Hooked on pike - Coeur d'Alene Press: Outdoors

Hooked on pike

Fishing club gears up for season opener at Hayden Lake

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Posted: Thursday, April 8, 2010 12:00 am

Bob Volz knows where he'll be this Saturday:

On Hayden Lake fishing for pike. It's tournament time.

"Oh yeah, I'll be there," he says.

The Spirit Lake man knows pike. He has been going after them in North Idaho since sportsmen first realized pike were in the chain lake system back in the mid-80s.

"There was nobody around in this area who knew how to fish for pike," he said. "I decided to go ahead and go work swing shift at my job, then when I'd get home I'd get the boat and go out and fish. I was on the water, every day, seven days a week on Coeur d'Alene until I learned how to catch them. Once I figured out how to catch them, I had to figure out how to catch the bigger ones."

And he has done that perhaps better than anyone in the Idaho Panhandle.

In the past two decades, Volz had caught thousands of pike - and released a great number of those, too. He prefers to let them go for a young angler to hook on another day. He'll be happy, along with other members of the North Idaho Pike Association, to share his secrets of pulling pike from lakes.

"It's quite a process if you've got nobody to show you. But that's the good thing about our club members," Volz said. "We're real good about helping people who want to learn how to fish for them."

One thing to know up front. Pike put up a fierce fight, so get used to tired, aching arms.

"It's a thrill. These fish are very powerful," he said. "When you get one over 10 pounds, you get one on, you don't just bring them in."

One 23-pounder he landed took more than 20 minutes to net.

"It was pulling the boat all around," he said.

The North Idaho Pike Association's purpose is "to gain new friends at a competitive level while bringing people together who have a passion for pike fishing."

The 2010 pike tournament fishing season kicks off Saturday at Hayden Lake. About 14 teams of two persons per boat are expected for the tourney that may see some challenging weather conditions of wind and rain.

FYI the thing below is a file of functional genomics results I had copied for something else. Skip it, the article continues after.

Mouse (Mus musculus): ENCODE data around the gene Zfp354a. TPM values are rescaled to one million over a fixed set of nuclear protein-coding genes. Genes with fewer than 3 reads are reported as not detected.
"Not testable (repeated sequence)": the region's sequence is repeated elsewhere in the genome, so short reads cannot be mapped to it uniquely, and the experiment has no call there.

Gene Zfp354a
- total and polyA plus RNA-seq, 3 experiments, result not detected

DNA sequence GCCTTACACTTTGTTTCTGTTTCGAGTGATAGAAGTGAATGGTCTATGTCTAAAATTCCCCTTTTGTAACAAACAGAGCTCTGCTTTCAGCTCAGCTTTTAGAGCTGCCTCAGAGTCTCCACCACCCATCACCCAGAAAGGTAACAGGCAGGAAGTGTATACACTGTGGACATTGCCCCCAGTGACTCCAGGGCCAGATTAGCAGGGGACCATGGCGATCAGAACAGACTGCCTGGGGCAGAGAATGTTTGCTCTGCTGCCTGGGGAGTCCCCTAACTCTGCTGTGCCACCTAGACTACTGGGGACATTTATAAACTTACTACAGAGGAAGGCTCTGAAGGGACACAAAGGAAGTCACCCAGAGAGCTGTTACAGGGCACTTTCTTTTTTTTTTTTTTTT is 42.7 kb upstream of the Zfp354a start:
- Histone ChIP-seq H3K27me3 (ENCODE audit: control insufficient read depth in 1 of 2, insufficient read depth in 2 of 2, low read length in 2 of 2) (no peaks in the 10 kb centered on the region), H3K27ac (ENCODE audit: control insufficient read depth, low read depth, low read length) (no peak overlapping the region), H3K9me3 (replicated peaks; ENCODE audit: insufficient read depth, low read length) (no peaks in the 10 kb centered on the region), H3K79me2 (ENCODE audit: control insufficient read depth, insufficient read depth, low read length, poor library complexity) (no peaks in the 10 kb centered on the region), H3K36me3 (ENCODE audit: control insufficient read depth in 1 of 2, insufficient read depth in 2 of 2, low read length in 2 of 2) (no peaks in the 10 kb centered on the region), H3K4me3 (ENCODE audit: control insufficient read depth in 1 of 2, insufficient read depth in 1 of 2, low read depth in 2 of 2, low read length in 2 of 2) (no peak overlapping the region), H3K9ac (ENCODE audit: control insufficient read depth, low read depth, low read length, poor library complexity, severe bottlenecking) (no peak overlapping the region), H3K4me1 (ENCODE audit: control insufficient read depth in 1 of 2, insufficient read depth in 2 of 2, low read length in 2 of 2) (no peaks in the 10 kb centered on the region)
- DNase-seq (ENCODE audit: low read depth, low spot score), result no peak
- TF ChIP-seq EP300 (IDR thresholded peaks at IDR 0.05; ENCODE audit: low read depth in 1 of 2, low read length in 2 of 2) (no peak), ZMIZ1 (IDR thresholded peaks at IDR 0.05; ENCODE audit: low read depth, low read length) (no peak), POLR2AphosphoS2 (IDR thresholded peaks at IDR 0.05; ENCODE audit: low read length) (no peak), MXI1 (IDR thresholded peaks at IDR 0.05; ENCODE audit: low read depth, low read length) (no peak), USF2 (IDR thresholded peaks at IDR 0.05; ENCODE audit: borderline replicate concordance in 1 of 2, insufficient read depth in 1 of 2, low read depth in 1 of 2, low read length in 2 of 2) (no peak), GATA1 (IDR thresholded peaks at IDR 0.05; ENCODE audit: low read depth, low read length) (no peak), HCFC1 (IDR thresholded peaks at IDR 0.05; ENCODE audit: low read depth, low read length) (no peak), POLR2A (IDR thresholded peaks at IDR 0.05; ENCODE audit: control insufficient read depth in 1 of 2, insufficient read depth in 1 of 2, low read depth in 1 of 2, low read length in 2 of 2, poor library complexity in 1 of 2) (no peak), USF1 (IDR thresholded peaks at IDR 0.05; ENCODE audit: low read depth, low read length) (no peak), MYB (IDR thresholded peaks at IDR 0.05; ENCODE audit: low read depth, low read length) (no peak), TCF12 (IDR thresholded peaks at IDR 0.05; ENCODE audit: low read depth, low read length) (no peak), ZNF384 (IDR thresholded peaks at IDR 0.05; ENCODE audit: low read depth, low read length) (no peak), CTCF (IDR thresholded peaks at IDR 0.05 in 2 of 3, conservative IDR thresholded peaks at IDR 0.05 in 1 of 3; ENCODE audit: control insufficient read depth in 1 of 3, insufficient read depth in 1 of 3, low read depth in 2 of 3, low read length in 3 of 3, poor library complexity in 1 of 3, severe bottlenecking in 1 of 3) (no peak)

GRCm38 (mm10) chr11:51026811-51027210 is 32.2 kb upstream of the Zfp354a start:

"It's going to be tough," Volz said. "This weekend, I figure you catch one you'll be in the money."

Members fish about 10 tournaments a year in Idaho, Washington and Montana. Basic rules include two people per team; one pole per person; must have rubber nets and must have a state fishing license.

Volz has patches on his coat as proof of just a few of the tournaments he has won. There's one each for the North Idaho Pike Association overall champion in 2004 and 2005. There's one for the NIPA Hayden Pike Tournament in 2006.

He hopes to collect another title this week. And it's not just about winning. It's personal.

"My pet peeve is just to beat Jeff Smith. He owns Fins and Feathers. He and I are good friends. I don't care about winning the tournament," Volz said with a laugh. "I just want to beat him."

Pike have long been his favorite fish.

"When you're fishing for pike you'd be amazed how many big bass you catch. I mean big bass. We're talking 8, 9-pound bass," he said.

"Pike are so unpredictable; they're the only fish I know of that you can't predict when they're going to bite like you can a bass or a trout or perch," Volz said.

He displays a small stack of pictures of members at different tournaments. There's one in Trout Creek, Mont., at the Noxon Reservoir. Another of a fish being pulled from the water near Cougar Bay, more anglers at Hayden Lake and Lake Coeur d'Alene. There's a shot of Volz holding up two pike, one 18 pounds and one 13, that landed him the title at a tournament at the Noxon Reservoir.

"These are all pretty good fish. We do get quite a few."

Volz, originally from Abilene, Texas, lives in the Spirit Lake area, where he owns 40 acres and built his log cabin out of red fir.

He has been president of the NIPA for about five years.

"I'm a very avid hunter and fisherman," he said. "That's my life."

He even designed his own 18-foot Procraft boat that has taken him on the region's water in pursuit of pike. His biggest was a 28 pounder he reeled in at Twin Lakes.

Volz loves the action that comes with pike.

"You'd be amazed how many fish we've caught in the 10-15 pound bracket, another fish will come in and smash the side of that pike while you're fighting it. It's amazing," he said.

This time of the year, he recommends throwing something bigger than normal to hook a pike.

"Whatever you put out there now, you want to really move it slow. Very slow. And you want something that will show a long ways. Bright, silver, white, because you've got murky water."

If you're wearing polarized glasses, it helps so you can see the fish coming up. When that happens, start twitching the lure.

"It will spark their instinct to strike that lure," he said.

Most North Idaho lakes have pike patrolling them, more than anglers might suspect.